What Happens to Your Credit Score if You Miss a Mortgage Payment?

by Matt Frankel, CFP® | Updated Sept. 10, 2021 - First published on Aug. 1, 2020

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The short answer is it depends -- but the impact can be more severe than you think.

It is common knowledge that missing a payment on your mortgage is bad for your credit. But just how bad is it? Are we talking about just dropping a couple of points on your credit score? Or could missing a single mortgage payment have a devastating impact?

There's no easy answer to the question of how a missed mortgage payment will impact your credit score. But here's what you need to know.

How do late payments affect your credit score?

First, here's the short version of how your FICO credit score works. There are five categories of information that make up your score:

  • Payment history (35%)
  • Amounts owed (30%)
  • Length of credit history (15%)
  • Credit mix (10%)
  • New credit (10%)

Missing a mortgage payment affects only one of these categories, but it just so happens to be the most important one. Your payment history is the single largest factor that makes up your credit score, contributing 35% of the total.

The actual FICO formula is a closely guarded secret, but here are a few things we do know:

  • There are different degrees of late payments. A late payment typically doesn't affect your credit score until it's 30 days past due (although your lender can certainly still charge you a late fee). A 30-day late payment will have a lesser impact than a 60-day or 90-day late payment, all other factors being equal.
  • Late payments matter less as they get further into the past. In other words, if you were 30 days late with your mortgage payment just a few months ago, it will have a greater impact than a single late payment from five years ago.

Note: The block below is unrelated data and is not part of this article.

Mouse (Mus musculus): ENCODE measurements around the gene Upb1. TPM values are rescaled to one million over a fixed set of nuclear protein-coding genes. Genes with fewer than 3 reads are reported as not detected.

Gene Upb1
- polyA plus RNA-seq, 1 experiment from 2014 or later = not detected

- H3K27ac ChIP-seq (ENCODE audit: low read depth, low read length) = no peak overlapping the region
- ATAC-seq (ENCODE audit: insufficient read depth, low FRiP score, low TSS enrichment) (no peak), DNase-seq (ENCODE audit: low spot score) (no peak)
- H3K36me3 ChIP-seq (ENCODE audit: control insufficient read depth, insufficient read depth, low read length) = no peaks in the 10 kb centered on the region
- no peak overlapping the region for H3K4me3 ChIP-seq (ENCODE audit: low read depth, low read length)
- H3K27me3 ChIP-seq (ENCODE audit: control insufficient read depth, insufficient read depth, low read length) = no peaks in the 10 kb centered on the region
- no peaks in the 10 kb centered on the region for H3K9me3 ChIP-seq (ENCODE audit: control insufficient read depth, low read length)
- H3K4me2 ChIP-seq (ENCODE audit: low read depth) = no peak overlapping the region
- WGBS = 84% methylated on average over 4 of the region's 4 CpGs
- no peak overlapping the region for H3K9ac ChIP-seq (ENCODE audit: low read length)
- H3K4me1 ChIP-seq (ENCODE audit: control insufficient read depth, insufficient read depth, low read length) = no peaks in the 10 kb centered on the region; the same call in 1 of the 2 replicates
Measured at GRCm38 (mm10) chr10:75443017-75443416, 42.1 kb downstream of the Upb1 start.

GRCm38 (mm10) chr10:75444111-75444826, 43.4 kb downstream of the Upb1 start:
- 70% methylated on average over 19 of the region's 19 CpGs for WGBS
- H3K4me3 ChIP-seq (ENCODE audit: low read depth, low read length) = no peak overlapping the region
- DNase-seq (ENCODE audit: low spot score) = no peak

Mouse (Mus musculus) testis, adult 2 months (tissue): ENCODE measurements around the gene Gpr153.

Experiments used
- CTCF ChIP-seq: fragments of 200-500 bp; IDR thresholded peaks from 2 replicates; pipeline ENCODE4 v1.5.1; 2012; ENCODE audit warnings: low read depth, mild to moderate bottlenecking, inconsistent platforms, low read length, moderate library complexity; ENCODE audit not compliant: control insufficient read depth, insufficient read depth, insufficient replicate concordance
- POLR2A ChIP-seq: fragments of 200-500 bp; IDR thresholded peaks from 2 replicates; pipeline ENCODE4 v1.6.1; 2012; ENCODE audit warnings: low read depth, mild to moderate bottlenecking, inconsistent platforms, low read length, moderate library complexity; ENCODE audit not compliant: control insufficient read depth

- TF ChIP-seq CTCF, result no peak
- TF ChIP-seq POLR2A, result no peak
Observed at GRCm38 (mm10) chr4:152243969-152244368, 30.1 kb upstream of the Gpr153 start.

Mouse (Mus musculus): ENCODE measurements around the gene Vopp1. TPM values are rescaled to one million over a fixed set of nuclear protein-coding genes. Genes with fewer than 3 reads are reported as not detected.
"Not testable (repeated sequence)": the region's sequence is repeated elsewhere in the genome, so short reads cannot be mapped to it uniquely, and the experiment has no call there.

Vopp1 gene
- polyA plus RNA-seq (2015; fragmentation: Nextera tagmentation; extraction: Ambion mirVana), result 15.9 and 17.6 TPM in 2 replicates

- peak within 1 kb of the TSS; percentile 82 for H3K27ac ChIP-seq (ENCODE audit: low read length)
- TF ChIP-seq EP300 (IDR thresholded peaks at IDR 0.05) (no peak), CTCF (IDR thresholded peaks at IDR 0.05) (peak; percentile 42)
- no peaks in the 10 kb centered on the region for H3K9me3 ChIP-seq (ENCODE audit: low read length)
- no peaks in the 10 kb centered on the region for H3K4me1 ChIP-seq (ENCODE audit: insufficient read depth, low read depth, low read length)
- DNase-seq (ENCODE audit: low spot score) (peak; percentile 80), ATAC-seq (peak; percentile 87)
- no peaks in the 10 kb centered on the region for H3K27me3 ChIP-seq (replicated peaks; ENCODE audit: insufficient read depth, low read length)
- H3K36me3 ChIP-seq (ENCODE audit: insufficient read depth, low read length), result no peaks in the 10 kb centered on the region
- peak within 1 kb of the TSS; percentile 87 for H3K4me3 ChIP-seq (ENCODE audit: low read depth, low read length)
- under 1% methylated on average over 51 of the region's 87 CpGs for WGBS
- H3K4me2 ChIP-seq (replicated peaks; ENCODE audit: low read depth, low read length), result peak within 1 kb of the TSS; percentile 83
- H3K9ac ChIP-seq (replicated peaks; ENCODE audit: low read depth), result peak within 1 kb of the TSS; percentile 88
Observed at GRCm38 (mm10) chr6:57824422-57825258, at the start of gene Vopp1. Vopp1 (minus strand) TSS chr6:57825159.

• The better your score is before you miss a payment, the more your credit score will be affected. If you have a FICO® Score of 800 and miss a mortgage payment, it can be far more damaging than if you have a score of 650.

How will one missed mortgage payment affect your credit score?

With all of that in mind, FICO did a simulation that compared the impact of hypothetical credit actions on two people -- one with an excellent credit score of 793 and one with a fair-to-poor credit score of 607.

First, the simulation looked at how a single 30-day late loan payment would affect each person's score. The consumer with the 607 would see their FICO® Score drop anywhere from 17 to 37 points, while the consumer with great credit would experience a far more dramatic plunge of 63 to 83 points.

In the case of a 90-day late payment, the range for the drops would have been 27 to 47 points and 113 to 133 points, respectively. So the person with a credit score of 793 could see it fall as low as 660 and the person with a score of 607 may hit 560. In short, missing a single payment would have a devastating impact on a borrower with an excellent credit score, but wouldn't have a big effect on a borrower who already had sub-par credit.

You might be wondering why there's a range for each potential drop. This is because every borrower is different, and there are many potential variables that determine the impact of any single credit action.

Do this before you skip a mortgage payment

As a final thought, consider that the impacts discussed in the last section assume that you didn't work out some sort of arrangement with your lender ahead of time. If your lender is willing to grant you a temporary forbearance (a suspension of payments), missing a mortgage payment might not have any adverse impact on your credit score. In fact, most mortgage borrowers are legally entitled to a mortgage forbearance for as long as 12 months during the COVID-19 pandemic thanks to the CARES Act legislation.

So, as soon as you think you might have trouble paying your mortgage, the smartest thing you can do is call your lender and try to work out an amicable solution. If you are struggling because of the coronavirus, you might be surprised how flexible your lender can be (especially if you have an otherwise solid payment history). And finding a solution before you miss a payment might just save your credit.

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